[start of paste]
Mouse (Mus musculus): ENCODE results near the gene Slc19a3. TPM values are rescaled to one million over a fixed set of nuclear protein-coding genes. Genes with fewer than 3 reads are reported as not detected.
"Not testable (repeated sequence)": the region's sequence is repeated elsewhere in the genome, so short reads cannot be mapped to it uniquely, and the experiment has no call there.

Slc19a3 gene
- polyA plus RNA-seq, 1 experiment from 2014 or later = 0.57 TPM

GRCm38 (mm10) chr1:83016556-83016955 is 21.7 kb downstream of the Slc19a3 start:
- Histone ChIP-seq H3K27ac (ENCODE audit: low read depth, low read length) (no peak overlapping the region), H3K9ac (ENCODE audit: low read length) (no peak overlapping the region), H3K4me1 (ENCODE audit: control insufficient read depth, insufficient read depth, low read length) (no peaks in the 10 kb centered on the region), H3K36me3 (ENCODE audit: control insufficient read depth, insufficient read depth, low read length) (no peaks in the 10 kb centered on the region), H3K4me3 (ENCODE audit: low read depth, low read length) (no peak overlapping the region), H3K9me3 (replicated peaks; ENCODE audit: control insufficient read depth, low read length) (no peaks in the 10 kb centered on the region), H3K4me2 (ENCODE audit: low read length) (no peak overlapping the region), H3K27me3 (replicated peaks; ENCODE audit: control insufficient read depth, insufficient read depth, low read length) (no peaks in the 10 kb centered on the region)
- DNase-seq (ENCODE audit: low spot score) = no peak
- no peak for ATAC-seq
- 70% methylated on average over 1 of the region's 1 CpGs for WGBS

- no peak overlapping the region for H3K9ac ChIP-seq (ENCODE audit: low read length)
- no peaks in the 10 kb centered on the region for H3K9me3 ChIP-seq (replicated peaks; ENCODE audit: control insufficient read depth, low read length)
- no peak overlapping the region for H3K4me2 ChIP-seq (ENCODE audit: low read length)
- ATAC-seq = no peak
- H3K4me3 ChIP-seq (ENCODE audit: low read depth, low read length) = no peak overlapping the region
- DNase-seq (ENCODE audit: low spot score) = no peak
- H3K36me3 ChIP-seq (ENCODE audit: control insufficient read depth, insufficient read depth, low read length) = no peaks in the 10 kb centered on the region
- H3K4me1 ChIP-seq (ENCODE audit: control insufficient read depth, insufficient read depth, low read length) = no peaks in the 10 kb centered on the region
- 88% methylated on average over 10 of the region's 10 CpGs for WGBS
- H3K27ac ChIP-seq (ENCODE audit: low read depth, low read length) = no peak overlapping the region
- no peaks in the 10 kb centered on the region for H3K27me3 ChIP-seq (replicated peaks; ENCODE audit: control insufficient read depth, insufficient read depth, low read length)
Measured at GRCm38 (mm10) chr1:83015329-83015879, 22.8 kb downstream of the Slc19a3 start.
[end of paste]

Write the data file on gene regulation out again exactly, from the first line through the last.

Mouse (Mus musculus): ENCODE results near the gene Slc19a3. TPM values are rescaled to one million over a fixed set of nuclear protein-coding genes. Genes with fewer than 3 reads are reported as not detected.
"Not testable (repeated sequence)": the region's sequence is repeated elsewhere in the genome, so short reads cannot be mapped to it uniquely, and the experiment has no call there.

Slc19a3 gene
- polyA plus RNA-seq, 1 experiment from 2014 or later = 0.57 TPM

GRCm38 (mm10) chr1:83016556-83016955 is 21.7 kb downstream of the Slc19a3 start:
- Histone ChIP-seq H3K27ac (ENCODE audit: low read depth, low read length) (no peak overlapping the region), H3K9ac (ENCODE audit: low read length) (no peak overlapping the region), H3K4me1 (ENCODE audit: control insufficient read depth, insufficient read depth, low read length) (no peaks in the 10 kb centered on the region), H3K36me3 (ENCODE audit: control insufficient read depth, insufficient read depth, low read length) (no peaks in the 10 kb centered on the region), H3K4me3 (ENCODE audit: low read depth, low read length) (no peak overlapping the region), H3K9me3 (replicated peaks; ENCODE audit: control insufficient read depth, low read length) (no peaks in the 10 kb centered on the region), H3K4me2 (ENCODE audit: low read length) (no peak overlapping the region), H3K27me3 (replicated peaks; ENCODE audit: control insufficient read depth, insufficient read depth, low read length) (no peaks in the 10 kb centered on the region)
- DNase-seq (ENCODE audit: low spot score) = no peak
- no peak for ATAC-seq
- 70% methylated on average over 1 of the region's 1 CpGs for WGBS

- no peak overlapping the region for H3K9ac ChIP-seq (ENCODE audit: low read length)
- no peaks in the 10 kb centered on the region for H3K9me3 ChIP-seq (replicated peaks; ENCODE audit: control insufficient read depth, low read length)
- no peak overlapping the region for H3K4me2 ChIP-seq (ENCODE audit: low read length)
- ATAC-seq = no peak
- H3K4me3 ChIP-seq (ENCODE audit: low read depth, low read length) = no peak overlapping the region
- DNase-seq (ENCODE audit: low spot score) = no peak
- H3K36me3 ChIP-seq (ENCODE audit: control insufficient read depth, insufficient read depth, low read length) = no peaks in the 10 kb centered on the region
- H3K4me1 ChIP-seq (ENCODE audit: control insufficient read depth, insufficient read depth, low read length) = no peaks in the 10 kb centered on the region
- 88% methylated on average over 10 of the region's 10 CpGs for WGBS
- H3K27ac ChIP-seq (ENCODE audit: low read depth, low read length) = no peak overlapping the region
- no peaks in the 10 kb centered on the region for H3K27me3 ChIP-seq (replicated peaks; ENCODE audit: control insufficient read depth, insufficient read depth, low read length)
Measured at GRCm38 (mm10) chr1:83015329-83015879, 22.8 kb downstream of the Slc19a3 start.